Effect of arterial proteoglycans and glycosaminoglycans on low density lipoprotein oxidation and its uptake by human macrophages and arterial smooth muscle cells.
The reversible interaction of low density lipoprotein (LDL) with arterial chondroitin sulfate proteoglycans (CSPGs) or glycosaminoglycans (GAGs) selects LDL particles with a high affinity for sulfated GAGs and also induces modifications in apolipoprotein B (apo B) and the lipid organization of the lipoprotein. In the present work we studied the effect that the reversible interaction with sulfated polysaccharides has on the susceptibility of LDL to in vitro oxidation. For this purpose soluble, nonaggregated CSPG- or GAG-treated LDL was subjected to oxidation in the presence of 5 microM CuSO4 for as long as 48 hours. The rate of formation of thiobarbituric acid-reactive substances, the decrease in isoelectric point, the increase in relative electrophoretic mobility of LDL, the higher degradation rate by human macrophages, and the lower degradation rate by human arterial smooth muscle cells showed that LDLs exposed to CSPGs and GAGs were significantly more susceptible to oxidation than native LDL. Results from competition experiments indicate that C6S-treated LDL after 4 hours of oxidation is taken up via the acetylated LDL receptor in human macrophages. Coincubation of lipoproteins with human macrophages or human arterial smooth muscle cells for 24 hours also indicated that C6S-treated LDL was more susceptible to cell-induced modifications than native LDL. The occurrence in vivo of similar processes may contribute to focal retention, increased rate oxidation of LDL in the arterial intima, and foam cell formation during atherogenesis.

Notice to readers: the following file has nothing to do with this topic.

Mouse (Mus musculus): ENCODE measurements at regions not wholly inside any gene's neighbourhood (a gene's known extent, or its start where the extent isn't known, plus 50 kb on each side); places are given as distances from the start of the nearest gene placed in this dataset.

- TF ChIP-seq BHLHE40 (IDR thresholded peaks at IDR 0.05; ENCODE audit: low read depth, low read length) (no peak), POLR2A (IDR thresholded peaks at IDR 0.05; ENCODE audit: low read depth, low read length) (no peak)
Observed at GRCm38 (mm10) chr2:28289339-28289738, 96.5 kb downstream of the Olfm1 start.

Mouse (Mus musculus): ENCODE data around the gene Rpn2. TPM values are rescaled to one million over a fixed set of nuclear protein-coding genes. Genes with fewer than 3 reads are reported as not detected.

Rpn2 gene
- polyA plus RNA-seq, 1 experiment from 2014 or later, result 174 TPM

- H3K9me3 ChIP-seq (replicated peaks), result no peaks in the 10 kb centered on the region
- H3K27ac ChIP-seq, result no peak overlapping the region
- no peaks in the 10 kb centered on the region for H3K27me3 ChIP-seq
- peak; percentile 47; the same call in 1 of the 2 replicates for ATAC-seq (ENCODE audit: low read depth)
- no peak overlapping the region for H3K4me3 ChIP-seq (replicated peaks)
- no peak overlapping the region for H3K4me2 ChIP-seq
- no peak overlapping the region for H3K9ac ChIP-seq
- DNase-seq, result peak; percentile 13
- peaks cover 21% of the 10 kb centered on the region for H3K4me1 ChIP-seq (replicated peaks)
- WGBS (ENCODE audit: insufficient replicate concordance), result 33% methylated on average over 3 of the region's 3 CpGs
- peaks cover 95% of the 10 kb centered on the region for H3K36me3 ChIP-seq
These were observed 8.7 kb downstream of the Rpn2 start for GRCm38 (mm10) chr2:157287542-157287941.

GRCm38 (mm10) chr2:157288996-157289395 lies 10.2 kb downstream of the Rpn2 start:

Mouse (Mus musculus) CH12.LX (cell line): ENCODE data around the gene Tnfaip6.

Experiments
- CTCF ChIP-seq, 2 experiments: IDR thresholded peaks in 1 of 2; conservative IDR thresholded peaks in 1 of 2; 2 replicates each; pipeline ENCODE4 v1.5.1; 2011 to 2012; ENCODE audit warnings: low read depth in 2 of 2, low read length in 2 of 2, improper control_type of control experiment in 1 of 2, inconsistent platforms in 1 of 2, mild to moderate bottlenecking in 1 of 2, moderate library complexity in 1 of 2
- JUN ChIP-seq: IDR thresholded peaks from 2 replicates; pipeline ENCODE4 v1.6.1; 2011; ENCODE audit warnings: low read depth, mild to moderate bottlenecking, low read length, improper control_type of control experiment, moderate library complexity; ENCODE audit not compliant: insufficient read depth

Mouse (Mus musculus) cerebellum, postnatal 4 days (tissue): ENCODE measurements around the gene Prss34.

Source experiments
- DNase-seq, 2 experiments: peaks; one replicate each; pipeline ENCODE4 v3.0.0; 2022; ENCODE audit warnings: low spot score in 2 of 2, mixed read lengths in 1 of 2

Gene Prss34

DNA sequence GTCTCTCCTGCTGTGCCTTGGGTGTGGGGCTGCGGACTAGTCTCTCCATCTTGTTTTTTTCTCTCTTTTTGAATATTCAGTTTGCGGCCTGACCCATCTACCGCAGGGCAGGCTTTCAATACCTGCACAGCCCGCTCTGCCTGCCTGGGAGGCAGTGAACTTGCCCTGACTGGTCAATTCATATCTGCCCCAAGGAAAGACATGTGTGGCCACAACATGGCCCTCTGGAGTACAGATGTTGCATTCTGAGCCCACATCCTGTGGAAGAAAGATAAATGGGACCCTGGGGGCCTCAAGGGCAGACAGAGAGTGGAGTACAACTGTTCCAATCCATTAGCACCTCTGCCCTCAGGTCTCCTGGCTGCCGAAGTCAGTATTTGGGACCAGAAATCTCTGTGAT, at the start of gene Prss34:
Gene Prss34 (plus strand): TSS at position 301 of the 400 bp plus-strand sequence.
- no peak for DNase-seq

- Copyright © 1992 by American Heart Association